This is a desktop Linux for CIOs, not individual users.
Richard Seibt, CEO of SuSE Linux, makes this clear, ''We believe this is the product that will bring Linux to enterprise desktops across the whole world.''
But will CIOs buy it?
Dan Kusnetzky, IDC vice president for system software research, thinks SuSE has a ''reasonable plan'' and ''a combination of desktop operating system and applications that's good enough to do the job.''
Kusnetzky explains that businesses tend to have knowledge workers, who work with office applications, or transactional workers, who work with one or two business process applications like a DBMS or an accounting program. The key for a successful operating system for both has everything to do with the operating system supporting their application.
For the first group, SuSE supplies not only the free OpenOffice 1.0.2, but its big, commercial brother Sun's StarOffice 6.0. But, perhaps more compelling for most offices, SLD also comes with CodeWeavers' CrossOver Office 2.0.
With CrossOver Office, office workers can use the applications they already know from Windows such as Word, Excel and PowerPoint from Office 97 to XP as well as MS Outlook, Visio 2000, and non-Microsoft applications like Lotus Notes and Adobe PhotoShop.
Another plus, Kusnetzky notes, is that SLD may let offices run desktop machines for longer since Linux doesn't demand the hardware upgrades needed to keep up with Windows desktop operating systems. For a company that's counting IT pennies, this could be a real win.
SuSE's Holger Dyroff, General Manager for the Americas, also makes a point of saying that SLD is ''optimized with the server for seamless integration and administration.'' This is an important point, Kusnetzky observes, since ''many CIOs are afraid they don't have staff that's capable of managing Linux.''
Since SLD is built on the SuSE Linux Enterprise Server (SLES) 8, they share common code bases and administration and management tools. In addition, AutoYaST (Yet Another Setup Toolkit) and SuSE YOU (YaST Online Update), SuSE administrators can automatically update clients across the enterprise in a way that's very similar to how Windows administrators maintain machines today.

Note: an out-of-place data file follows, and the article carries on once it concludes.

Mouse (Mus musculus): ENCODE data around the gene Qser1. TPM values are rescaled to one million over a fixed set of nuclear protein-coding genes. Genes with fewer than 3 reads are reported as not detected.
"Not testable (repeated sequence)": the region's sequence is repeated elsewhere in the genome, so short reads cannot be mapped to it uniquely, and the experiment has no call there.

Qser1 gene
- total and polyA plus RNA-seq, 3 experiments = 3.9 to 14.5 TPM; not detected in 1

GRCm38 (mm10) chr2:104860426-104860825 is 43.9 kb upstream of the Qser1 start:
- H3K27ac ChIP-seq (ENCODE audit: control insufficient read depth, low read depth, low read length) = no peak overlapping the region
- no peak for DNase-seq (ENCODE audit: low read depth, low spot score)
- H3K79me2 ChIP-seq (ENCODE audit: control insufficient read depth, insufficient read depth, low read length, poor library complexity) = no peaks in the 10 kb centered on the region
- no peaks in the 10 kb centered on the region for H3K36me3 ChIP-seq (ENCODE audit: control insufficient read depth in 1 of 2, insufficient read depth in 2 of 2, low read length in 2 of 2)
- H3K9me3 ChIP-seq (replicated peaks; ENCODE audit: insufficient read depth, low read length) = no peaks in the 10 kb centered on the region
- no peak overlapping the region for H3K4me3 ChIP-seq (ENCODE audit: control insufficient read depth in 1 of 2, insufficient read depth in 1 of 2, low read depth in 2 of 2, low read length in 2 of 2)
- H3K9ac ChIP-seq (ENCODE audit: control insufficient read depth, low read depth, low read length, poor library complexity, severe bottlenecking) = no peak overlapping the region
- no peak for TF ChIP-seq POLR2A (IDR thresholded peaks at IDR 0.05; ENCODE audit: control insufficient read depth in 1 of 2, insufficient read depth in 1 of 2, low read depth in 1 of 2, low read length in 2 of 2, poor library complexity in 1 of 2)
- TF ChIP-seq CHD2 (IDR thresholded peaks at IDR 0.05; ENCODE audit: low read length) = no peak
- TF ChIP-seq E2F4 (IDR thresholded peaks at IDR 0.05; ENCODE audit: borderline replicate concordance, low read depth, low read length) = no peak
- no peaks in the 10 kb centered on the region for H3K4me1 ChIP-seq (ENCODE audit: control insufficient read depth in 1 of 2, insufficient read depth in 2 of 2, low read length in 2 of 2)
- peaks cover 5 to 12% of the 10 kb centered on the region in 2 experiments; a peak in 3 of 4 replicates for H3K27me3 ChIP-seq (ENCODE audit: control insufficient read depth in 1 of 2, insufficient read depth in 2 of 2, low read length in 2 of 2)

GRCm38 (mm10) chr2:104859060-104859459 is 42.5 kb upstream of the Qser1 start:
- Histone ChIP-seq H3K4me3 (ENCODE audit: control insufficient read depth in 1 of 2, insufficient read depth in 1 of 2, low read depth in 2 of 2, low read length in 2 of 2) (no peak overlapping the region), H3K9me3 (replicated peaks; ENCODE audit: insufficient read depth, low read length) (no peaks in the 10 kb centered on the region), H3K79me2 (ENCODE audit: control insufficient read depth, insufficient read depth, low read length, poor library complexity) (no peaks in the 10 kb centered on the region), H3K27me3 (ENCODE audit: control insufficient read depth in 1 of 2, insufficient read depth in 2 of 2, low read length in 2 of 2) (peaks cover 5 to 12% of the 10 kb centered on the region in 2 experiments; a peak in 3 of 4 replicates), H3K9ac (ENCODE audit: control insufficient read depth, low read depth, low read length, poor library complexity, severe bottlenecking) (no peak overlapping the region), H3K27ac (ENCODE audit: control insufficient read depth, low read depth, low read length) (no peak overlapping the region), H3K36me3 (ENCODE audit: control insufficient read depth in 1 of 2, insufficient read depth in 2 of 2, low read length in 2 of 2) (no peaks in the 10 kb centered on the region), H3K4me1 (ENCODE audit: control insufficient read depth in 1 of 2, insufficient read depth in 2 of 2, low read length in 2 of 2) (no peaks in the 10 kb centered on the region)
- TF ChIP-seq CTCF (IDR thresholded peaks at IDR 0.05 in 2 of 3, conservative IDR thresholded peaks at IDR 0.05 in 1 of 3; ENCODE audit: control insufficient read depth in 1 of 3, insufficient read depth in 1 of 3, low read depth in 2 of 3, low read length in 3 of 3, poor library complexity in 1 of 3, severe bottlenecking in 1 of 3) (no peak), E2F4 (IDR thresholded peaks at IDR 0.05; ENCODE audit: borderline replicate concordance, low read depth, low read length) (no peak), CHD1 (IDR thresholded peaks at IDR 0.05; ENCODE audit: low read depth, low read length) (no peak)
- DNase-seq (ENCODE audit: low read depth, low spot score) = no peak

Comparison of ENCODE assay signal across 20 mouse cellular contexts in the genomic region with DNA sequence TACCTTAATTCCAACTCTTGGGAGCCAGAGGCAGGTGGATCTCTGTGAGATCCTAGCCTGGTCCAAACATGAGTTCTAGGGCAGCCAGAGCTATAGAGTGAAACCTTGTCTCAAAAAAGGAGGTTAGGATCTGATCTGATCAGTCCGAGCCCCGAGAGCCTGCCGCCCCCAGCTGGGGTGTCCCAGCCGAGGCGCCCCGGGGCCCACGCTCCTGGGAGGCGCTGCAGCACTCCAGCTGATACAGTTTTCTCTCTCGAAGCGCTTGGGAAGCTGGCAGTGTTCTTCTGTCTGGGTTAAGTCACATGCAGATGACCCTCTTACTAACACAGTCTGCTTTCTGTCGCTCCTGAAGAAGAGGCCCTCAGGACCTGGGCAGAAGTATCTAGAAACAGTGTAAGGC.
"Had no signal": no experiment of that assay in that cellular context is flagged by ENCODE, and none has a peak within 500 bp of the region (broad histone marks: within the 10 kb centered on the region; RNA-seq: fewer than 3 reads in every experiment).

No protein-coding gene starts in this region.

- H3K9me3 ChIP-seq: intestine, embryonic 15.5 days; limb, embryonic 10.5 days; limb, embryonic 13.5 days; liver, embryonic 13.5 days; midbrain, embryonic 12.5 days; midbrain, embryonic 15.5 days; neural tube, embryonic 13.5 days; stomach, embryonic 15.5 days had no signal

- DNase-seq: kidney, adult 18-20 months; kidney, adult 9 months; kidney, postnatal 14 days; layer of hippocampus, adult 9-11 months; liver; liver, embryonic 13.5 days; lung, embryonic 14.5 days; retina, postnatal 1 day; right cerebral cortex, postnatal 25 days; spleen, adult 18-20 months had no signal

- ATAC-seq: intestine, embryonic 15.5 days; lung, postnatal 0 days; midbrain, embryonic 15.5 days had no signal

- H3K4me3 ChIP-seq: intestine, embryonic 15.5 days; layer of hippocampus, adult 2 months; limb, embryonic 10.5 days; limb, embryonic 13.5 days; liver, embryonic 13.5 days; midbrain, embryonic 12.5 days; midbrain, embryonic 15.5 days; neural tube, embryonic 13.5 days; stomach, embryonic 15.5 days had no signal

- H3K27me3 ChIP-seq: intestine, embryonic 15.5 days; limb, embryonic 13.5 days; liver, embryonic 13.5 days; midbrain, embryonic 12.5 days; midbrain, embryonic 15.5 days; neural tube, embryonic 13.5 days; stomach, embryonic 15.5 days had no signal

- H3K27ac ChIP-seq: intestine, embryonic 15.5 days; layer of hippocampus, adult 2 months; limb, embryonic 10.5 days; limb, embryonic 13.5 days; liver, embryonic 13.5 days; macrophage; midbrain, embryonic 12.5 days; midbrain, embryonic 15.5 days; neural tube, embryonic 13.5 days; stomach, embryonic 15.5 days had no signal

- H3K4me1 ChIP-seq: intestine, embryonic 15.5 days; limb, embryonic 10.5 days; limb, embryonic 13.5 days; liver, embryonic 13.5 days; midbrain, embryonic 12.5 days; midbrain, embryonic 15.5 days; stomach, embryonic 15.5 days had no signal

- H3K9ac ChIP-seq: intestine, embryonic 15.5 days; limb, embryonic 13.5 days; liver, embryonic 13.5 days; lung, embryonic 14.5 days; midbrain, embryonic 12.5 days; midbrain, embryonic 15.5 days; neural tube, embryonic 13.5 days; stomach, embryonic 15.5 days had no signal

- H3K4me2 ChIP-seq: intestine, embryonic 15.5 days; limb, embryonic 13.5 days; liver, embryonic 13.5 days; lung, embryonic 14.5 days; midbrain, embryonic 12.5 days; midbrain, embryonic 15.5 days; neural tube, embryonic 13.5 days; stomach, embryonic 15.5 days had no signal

Looking ahead, SLD uses KDE ''Desktop Sharing'' for desktop remote control for remote management jobs. In the future, SuSE also plans to use a Smart Client (Web Service-based programs) framework and Ximian Red Carpet Enterprise to make remote management even easier.
SuSE has also gotten serious business hardware support behind SLD. IBM and SuSE are in the final stages of certifying the IBM ThinkPads A31 and T40 and IBM NetVista desktop for SLD. Dyroff also said that while these won't be shipping with SLD at the moment-for now you must still install SLD yourself or have a reseller do it for you-he expects that pre-installed SLD business laptops and desktops will be arriving in the future.
IBM may not even be the first to sell SLD-equipped PCs. Martin Fink, HP's vice president of Linux, says, ''SuSE Linux Desktop on HP desktops and workstations marks the next stage in the evolution of the Linux operating system. Users will get the price/performance advantage of Linux on one flexible and efficient platform to run enterprise-level applications on their desktops and one vendor -- HP -- to support them along the way.''
The one fly in SLD's soup might be the battle between SCO and IBM and other Linux companies. Dyroff insists though that SuSE, which supports Univention GmbH's injunction against SCO acting against Linux, will continue to support Linux come what may and that UnitedLinux, which provides SLD's codebase, will go forward with or without other partners.
That matter aside though, SuSE may finally have the first winning corporate Linux desktop. Eventually, Dyroff says, there will be a consumer version of SLD-for now end-users have the SuSE Professional Linux 8.2, which is more of a ''all the bells and whistles'' Linux distribution -- but for now SuSE and SLD is focused on getting the Linux desktop in to business. -- From LinuxPlanet